Stupid Agent Tricks

Well, they're not really stupid. I just wanted to borrow the title from Letterman's Stupid Pet Tricks.

Training (sort of)

I did not enter the church insurance field with any previous insurance or construction experience. I had been a banker, running the branch division for a small savings and loan that was gobbled up in bank consolidation frenzy of the mid-90's. With precious little training I was expected to inspect buildings, determine their overall condition, and rank them according to the complexity of their construction and cost of the materials used. Although I had had many hours of training in the nuances of various policies, there was very little actual hands-on work with buildings, construction methods, or other things that would be needed to provide an accurate cost estimate. It was pretty much on-the-job training and hope you get it right for the first year. It's a good thing nothing I insured that first year burned down.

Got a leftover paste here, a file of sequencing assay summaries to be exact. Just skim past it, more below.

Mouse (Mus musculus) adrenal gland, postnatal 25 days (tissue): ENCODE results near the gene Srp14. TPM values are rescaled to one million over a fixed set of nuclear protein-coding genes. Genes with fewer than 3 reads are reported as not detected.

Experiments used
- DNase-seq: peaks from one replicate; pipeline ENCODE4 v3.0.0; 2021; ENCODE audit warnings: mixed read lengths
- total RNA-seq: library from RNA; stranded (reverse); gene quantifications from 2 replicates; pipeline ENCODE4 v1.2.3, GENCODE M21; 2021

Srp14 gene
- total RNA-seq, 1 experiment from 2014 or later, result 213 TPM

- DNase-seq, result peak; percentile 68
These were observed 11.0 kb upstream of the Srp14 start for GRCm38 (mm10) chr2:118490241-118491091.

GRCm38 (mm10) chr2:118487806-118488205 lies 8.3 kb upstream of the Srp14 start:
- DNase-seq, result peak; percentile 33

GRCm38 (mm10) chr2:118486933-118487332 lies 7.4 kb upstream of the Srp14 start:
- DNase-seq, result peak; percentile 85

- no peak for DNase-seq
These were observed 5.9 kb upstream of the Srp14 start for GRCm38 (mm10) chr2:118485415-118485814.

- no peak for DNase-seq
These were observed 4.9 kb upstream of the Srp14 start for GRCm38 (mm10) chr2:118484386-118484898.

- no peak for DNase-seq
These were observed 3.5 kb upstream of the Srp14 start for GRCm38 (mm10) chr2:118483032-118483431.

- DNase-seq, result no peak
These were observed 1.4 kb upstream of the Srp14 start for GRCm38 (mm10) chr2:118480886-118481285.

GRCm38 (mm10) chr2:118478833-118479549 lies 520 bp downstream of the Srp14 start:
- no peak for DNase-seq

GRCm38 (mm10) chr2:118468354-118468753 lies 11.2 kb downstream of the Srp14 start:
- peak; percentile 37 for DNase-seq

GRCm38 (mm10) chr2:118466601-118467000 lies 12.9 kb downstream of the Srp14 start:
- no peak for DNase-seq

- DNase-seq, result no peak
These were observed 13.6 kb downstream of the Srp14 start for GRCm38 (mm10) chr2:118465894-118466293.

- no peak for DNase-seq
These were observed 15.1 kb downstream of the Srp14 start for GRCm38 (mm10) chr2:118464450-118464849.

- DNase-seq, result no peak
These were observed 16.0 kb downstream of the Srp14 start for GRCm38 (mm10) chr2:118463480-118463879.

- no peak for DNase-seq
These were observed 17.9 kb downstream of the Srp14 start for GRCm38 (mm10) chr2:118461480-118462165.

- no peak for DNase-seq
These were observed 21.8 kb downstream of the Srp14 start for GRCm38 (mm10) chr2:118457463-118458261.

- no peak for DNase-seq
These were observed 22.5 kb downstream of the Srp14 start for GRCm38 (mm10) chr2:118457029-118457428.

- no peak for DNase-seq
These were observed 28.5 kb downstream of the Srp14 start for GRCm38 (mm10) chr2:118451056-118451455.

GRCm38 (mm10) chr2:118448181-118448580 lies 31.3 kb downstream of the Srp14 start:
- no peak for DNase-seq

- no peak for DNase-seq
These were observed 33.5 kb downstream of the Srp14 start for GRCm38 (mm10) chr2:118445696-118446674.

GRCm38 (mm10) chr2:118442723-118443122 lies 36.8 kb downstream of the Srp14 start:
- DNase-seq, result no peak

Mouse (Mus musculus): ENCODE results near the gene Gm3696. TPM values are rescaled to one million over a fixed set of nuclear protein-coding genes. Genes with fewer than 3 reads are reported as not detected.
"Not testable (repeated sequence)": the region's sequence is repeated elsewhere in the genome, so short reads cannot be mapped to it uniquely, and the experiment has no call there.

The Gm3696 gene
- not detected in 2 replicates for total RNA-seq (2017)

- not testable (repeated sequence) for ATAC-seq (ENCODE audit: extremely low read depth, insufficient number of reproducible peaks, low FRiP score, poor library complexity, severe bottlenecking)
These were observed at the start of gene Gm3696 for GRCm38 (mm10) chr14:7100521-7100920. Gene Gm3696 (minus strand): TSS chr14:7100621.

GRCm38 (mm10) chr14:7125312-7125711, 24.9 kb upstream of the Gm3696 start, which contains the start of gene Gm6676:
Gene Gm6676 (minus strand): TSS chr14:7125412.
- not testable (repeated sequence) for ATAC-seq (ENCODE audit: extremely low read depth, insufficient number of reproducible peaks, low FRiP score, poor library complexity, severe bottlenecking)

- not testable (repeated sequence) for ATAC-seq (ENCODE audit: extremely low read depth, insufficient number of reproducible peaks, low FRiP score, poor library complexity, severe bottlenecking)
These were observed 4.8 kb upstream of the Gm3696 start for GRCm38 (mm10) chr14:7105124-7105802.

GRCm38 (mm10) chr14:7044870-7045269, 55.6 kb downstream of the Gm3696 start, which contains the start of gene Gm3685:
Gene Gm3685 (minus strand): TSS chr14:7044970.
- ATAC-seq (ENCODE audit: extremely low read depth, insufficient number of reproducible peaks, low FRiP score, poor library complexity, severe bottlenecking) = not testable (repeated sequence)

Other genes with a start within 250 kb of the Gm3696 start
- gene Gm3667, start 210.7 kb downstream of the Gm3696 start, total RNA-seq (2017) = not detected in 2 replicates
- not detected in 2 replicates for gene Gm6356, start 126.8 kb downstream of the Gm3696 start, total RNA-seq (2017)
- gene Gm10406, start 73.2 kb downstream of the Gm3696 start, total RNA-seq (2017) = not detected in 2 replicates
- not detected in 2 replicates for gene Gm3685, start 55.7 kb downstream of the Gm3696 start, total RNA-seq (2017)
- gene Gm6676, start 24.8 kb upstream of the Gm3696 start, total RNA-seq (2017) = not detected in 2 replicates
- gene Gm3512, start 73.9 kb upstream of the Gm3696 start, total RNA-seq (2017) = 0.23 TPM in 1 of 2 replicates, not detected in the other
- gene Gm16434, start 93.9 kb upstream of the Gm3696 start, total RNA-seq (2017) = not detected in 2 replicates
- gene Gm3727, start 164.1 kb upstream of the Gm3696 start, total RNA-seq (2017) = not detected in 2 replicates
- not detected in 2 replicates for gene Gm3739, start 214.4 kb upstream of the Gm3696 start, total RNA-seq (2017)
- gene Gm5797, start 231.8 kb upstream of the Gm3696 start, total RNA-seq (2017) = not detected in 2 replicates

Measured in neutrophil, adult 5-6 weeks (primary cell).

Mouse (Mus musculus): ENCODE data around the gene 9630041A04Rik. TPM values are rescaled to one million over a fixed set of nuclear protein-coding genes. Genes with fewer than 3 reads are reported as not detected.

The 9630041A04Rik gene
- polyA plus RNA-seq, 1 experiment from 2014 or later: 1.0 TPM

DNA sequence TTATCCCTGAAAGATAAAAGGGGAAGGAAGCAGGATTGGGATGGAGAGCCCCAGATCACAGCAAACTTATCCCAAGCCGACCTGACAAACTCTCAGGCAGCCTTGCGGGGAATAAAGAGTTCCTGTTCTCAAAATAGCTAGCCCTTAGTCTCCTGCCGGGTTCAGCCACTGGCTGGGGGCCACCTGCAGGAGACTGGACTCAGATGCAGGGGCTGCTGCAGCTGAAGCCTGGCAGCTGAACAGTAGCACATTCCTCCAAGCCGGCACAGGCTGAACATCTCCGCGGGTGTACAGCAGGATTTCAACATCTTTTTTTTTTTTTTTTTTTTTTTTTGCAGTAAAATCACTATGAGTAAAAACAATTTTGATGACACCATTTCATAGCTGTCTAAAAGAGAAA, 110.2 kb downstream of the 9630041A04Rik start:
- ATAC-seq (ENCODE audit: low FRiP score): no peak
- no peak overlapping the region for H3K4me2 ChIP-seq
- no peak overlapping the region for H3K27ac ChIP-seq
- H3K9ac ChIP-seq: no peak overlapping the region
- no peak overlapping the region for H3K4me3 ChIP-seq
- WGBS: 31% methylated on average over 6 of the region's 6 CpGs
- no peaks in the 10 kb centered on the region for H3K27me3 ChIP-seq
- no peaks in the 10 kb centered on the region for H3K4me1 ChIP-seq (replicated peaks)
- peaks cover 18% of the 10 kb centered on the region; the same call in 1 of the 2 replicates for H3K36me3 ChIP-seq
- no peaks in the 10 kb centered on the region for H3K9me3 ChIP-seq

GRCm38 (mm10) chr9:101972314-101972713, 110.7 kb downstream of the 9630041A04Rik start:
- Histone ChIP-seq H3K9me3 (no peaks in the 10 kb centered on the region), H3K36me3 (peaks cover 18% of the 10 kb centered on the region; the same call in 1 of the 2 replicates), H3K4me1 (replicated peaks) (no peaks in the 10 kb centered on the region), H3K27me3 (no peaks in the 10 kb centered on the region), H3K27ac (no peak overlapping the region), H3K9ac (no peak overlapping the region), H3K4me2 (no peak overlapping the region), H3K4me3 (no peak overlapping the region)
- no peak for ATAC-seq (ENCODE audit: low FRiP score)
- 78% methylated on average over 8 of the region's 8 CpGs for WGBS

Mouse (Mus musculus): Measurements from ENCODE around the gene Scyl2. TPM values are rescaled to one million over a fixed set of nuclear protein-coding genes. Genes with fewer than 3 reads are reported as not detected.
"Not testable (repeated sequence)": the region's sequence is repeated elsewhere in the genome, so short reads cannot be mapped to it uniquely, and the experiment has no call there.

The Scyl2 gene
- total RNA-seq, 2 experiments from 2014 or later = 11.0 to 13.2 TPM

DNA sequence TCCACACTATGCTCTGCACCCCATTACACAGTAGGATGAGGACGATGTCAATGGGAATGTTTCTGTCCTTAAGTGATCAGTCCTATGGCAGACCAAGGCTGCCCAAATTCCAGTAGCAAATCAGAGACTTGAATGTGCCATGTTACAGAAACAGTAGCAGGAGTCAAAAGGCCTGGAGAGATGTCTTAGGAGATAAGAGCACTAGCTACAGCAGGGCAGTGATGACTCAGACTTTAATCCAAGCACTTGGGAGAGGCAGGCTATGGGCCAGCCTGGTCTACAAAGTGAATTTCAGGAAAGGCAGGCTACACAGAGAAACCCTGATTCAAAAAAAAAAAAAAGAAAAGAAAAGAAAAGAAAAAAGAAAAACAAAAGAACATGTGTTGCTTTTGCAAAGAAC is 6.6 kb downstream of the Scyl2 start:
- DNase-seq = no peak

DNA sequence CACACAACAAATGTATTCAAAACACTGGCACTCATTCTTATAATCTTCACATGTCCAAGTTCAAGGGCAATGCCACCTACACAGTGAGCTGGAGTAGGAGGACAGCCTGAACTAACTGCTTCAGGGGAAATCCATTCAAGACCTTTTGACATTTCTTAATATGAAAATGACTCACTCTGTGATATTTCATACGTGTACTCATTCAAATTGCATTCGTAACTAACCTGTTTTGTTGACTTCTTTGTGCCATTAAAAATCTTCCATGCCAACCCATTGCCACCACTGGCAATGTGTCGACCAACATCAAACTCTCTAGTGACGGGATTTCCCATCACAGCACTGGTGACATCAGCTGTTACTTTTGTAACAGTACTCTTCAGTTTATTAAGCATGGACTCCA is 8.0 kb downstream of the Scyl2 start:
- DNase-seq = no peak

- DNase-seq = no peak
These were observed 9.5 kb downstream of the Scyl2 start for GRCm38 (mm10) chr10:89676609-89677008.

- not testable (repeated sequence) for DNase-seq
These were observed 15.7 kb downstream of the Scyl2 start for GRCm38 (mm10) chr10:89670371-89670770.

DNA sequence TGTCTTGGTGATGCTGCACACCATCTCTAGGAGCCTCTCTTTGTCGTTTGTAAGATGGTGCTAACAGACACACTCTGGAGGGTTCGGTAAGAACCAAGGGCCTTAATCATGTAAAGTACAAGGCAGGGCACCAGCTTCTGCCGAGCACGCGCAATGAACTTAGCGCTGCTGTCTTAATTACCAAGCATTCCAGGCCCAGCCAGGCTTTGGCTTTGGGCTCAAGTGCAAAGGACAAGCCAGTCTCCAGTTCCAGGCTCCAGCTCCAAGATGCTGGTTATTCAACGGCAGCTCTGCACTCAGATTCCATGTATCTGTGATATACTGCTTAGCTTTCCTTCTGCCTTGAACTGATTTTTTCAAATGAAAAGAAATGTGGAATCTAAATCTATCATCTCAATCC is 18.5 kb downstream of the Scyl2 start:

They did send me to a two week training course at the home office after about a year on the job, and the last two days of that course were the most useful because we spent it with the loss control people who did a nice job of explaining things about building construction and quality that I hadn't gotten from the agency I worked for. I felt somewhat more prepared after that.

There was one clear lowpoint in the training I had at the home office. One afternoon we were going to have a presentation from the camp underwriter and his assistant. I had several camps in my territory so I was looking forward to hearing what the camp guy had to say, hoping I could pick up some valuable information. The camp guy and his toady showed up and for 90 minutes read us word-for-word everything that was in the camp chapter in our training manuals. No stories, special insights, or anything at all that would have made that 90 minutes interesting or worthwhile. I could have gotten just as much out of it if I had stayed at the Super 8 and read it myself. What a waste of time.